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Old 11-29-2006, 12:48 AM   #21 (permalink)
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Boxing D: 101b – Blocking and Covering

Now that we’ve established the standard Ready Stance and the basic Defensive movements, let’s take a look at the basic Boxing Blocks and Covers. These are simple textbook techniques that can be utilized against punches and high-line kicks (from the midsection up).

The beauty of standard boxing cover techniques is that the training of defense requires that you recognize the angle of attack, and not the individual attack technique. In that end, a high kick is defended with the same cover for a hook from the same side (but with more body movement to help mitigate a lot of the force of the attack) as it is the same the angle of attack. Granted, there are certain counters that exist for particular techniques. However, these specific counters are learned through drilling and sparring. Since the block is your last line of defense (literally) it is best to learn it first. Once your cover techniques are instinctive, it is a lot easier to add layers over that.

There are 5 basic Boxing Covers: The Jab Catch, High Lead Cover, High Rear Cover, Lead Body Cover and Read Body Cover. I will detail each as if you are in an orthodox stance, and your opponent is also in an orthodox stance.

Jab Catch: From the ready position, place your rear hand in front of your face by about 12 inches (it should end up right next to your lead hand) to receive the punch in your palm. Do not just hold the hand out in front of you, but smack into the punch so that it does not force your hand back into your face. Resist the urge to pat the punch away to the side, as that will bring your guard hand out of position. Many times this is used in conjunction with a slip or pull to bring you out of range or away from the direct line of the punch, and also with footwork to bring you in range for your own counter attack. This technique can be used against straight punches to the face.

High Lead Cover: From the ready position, bring your lead hand up by your ear (as if you are doing an Uppercut/Up Elbow) and rest either your fist or your fingertips on your skull above the ear. Turn your lead shoulder toward your opponent, tuck your chin and dip your stance to cut into the angle of their attack as you receive the attack on your forearm or upper arm. If you lean far into the attack, the attack will connect with your upper arm and shoulder. Do not place a flat palm against your ear as the suction created by your palm impacting your ear can ring your bell fiercely. Do not hold your arm out to the side of your head as you bring up your cover. I’ve seen many competitors hold up their arm in a high cover as they block a head kick, only to get rocked as the kick continues through and sends their own fist into their temple. By keeping your lead hand in contact with your head and turning your shoulder into the attack, you create an oblique angle for the attack to be deflected with, while offering your arm as a barrier. This technique can be used for hooks or high kicks coming to your lead side. When blocking a kick, you want to incorporate footwork and movement to take a lot of bite out of the impact.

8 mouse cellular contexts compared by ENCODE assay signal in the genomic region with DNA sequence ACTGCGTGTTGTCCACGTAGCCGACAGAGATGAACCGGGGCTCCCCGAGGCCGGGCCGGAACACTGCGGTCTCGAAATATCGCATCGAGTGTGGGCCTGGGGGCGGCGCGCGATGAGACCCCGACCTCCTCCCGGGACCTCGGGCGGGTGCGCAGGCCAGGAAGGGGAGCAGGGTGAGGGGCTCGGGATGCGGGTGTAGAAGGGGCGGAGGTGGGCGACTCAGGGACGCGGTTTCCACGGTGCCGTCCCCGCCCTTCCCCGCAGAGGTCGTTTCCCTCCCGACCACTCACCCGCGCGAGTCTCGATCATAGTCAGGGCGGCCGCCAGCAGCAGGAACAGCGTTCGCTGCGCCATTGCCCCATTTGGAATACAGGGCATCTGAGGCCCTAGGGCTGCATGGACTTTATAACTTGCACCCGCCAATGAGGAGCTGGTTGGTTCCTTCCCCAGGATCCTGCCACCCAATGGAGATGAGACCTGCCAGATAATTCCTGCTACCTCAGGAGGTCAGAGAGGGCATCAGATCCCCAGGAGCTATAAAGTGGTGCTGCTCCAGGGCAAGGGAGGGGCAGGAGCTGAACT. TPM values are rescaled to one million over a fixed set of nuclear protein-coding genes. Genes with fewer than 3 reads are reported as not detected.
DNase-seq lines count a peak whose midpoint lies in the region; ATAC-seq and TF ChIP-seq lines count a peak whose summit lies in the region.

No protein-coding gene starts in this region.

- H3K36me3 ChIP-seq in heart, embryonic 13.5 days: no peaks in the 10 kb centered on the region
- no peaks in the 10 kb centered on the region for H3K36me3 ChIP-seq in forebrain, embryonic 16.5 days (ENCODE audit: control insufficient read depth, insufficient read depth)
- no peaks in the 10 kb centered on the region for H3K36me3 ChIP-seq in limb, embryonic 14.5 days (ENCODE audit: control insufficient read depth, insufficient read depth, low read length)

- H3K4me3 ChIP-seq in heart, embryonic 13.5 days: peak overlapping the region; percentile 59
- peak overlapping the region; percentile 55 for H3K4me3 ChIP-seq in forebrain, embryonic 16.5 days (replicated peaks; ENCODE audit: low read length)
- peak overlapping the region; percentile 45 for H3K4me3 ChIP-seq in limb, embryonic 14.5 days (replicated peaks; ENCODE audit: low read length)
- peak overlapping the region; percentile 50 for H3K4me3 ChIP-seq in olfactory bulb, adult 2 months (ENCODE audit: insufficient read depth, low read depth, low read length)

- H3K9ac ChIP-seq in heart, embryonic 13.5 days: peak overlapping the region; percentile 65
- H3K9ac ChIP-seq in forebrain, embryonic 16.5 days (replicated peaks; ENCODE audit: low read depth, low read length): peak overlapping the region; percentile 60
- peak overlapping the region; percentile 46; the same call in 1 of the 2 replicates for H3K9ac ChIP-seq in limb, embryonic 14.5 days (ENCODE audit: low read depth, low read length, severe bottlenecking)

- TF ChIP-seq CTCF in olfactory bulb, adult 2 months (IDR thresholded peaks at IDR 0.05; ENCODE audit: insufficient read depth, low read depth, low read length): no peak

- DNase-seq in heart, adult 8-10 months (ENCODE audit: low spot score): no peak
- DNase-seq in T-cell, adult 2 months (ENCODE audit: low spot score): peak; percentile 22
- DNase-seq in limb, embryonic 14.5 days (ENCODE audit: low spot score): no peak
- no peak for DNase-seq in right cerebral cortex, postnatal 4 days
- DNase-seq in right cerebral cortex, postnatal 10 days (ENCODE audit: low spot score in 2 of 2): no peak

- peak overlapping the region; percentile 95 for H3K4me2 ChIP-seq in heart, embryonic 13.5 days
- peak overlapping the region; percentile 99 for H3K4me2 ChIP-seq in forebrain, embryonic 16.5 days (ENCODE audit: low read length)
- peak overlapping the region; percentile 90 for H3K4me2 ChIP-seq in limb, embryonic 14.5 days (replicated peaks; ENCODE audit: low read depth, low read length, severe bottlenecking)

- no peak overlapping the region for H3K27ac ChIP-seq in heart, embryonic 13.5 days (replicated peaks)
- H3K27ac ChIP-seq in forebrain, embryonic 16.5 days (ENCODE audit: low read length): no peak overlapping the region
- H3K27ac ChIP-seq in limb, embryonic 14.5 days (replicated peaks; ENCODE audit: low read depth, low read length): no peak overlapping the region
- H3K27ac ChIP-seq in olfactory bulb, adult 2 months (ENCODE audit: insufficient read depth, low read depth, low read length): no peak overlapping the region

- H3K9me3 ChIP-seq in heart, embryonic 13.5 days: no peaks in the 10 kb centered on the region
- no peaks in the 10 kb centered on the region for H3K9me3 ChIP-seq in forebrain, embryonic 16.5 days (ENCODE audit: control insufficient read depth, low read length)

High Rear Cover: Just like the High Lead Cover, but you bring your rear hand up and turn your rear shoulder toward your opponent as you dip your stance to cut into the angle of the attack. All the above prescribed conventions apply. This technique can be used to block hooks, overhand punches, and high kicks coming to your rear side. Again when blocking a kick, you want to incorporate footwork and movement to take some of the bite out of the impact. The legs are natural shock absorbers, and much of the impact can be mitigated by bending your knees and dipping your stance a few inches.